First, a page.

The Queensland Government said that it does not believe it would be possible to deliver any new stadium at Victoria Park within the existing agreed funding, and the IOC has noted that a new stadium for the Olympic and Paralympic Games sits outside the “new norm” of using existing or already planned venues.

The State Government is therefore ruling out a stadium at Victoria Park, instead favouring investigating upgrades to QSAC and Suncorp.

The previously proposed re-build of the Gabba will not proceed, instead replaced with a more modest enhancement of the existing facility in consultation with the AFL, Cricket Australia, and other stakeholders. 

Those sports will no longer be displaced from the Gabba, and East Brisbane State School will not need to vacate its current site by the end of 2025. However future works to the Gabba are expected to impact the school, and the government will work closely with the school community as those plans develop.

Any change of sports venue requires consultation with Games Delivery Partners, including the Federal Government, and final games approval from the Brisbane 2032 Organising Committee, the International Olympic Committee (IOC) and the International Paralympic Committee (IPC).

Delivery of the sports venue program will be the work of the Independent Delivery Authority when it is established mid-2024.

IOC Vice President, John Coates, said that Athletics Australia will be very pleased that with a QSAC upgrade, Queensland and Australian athletics will be left with a legacy venue for the development of the sport in Queensland.

“Sydney 2000 left a competition and warm-up track legacy for athletics, a legacy missing from the London, Rio, and Tokyo Games,” Mr Coates said.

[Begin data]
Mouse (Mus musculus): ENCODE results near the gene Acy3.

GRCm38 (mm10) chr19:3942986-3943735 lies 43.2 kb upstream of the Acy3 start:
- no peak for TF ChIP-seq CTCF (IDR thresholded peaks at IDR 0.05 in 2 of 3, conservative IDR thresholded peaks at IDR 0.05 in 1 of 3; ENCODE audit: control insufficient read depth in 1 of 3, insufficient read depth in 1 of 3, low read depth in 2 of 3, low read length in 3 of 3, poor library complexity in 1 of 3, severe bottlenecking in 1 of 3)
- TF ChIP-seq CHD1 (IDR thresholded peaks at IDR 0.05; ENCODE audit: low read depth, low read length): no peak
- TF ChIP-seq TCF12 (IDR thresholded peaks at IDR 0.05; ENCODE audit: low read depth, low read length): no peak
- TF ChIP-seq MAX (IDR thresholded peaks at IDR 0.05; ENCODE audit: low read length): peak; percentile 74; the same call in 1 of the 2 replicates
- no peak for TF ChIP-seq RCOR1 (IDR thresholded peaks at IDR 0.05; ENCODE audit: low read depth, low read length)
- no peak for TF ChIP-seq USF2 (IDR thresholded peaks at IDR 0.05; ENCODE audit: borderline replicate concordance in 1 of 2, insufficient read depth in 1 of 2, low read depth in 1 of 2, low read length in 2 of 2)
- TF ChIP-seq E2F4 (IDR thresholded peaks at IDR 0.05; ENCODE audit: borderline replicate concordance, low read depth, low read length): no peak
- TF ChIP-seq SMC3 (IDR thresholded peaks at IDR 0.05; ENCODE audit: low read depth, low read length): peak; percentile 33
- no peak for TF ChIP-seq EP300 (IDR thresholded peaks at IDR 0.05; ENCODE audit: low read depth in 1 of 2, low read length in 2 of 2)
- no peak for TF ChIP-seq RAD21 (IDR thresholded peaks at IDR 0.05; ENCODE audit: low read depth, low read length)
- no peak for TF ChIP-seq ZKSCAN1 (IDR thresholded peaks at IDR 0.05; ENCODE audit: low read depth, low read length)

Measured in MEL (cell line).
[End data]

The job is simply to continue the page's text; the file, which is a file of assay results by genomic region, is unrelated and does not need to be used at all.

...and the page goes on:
“The IOC will make available its Games construction experts to advise in respect of the potential upgrades to QSAC, including specifically whether the full $1 billion of suggested upgrades are needed.”

Brisbane 2032 Organising Committee President, Andrew Liveris, said that the Olympic and Paralympic Games must fit the region, not the region fit the Games, and that the committee will use the venues and infrastructure made available to it.

“We acknowledge the Queensland Government’s actions in accepting the majority of the independent review’s recommendations and urge due diligence across venues and infrastructure to be completed quickly and in consultation with stakeholders,” Mr Liveris said. 

“Time and cost estimates are of the essence and progress must move swiftly.

“Once decisions are finalised, we will work with the International Olympic Committee and International Paralympic Committee to refine our Venue Master Plan and Sport Program, in line with our Olympic Host Contract commitments.”

Queensland Premier, Steven Miles, said that this review was one of his very first acts as Premier of Queensland and was driven by what Queenslanders told him was important to them – bang for buck and a lasting legacy.

“No one wants to see money spent on facilities that are only needed for four weeks,” Premier Miles said. 

“Instead, this new direction will deliver decades of benefit to local schools, community athletics programs and Olympic and Paralympic athletes in 2032 and beyond.

“My government will accept 90 per cent of the recommendations made, for the benefit of Queenslanders right around the state.

“One of their recommendations would have meant the demise of the Gabba, which is something we couldn’t accept for such a beloved venue.

“And while the concept of a new stadium at Victoria Park has merit, the uncertainty around final cost means it is unfortunately not an option.

“2032 is one of the greatest opportunities to put Brisbane and Queensland on the map and leave a legacy for generations to come.”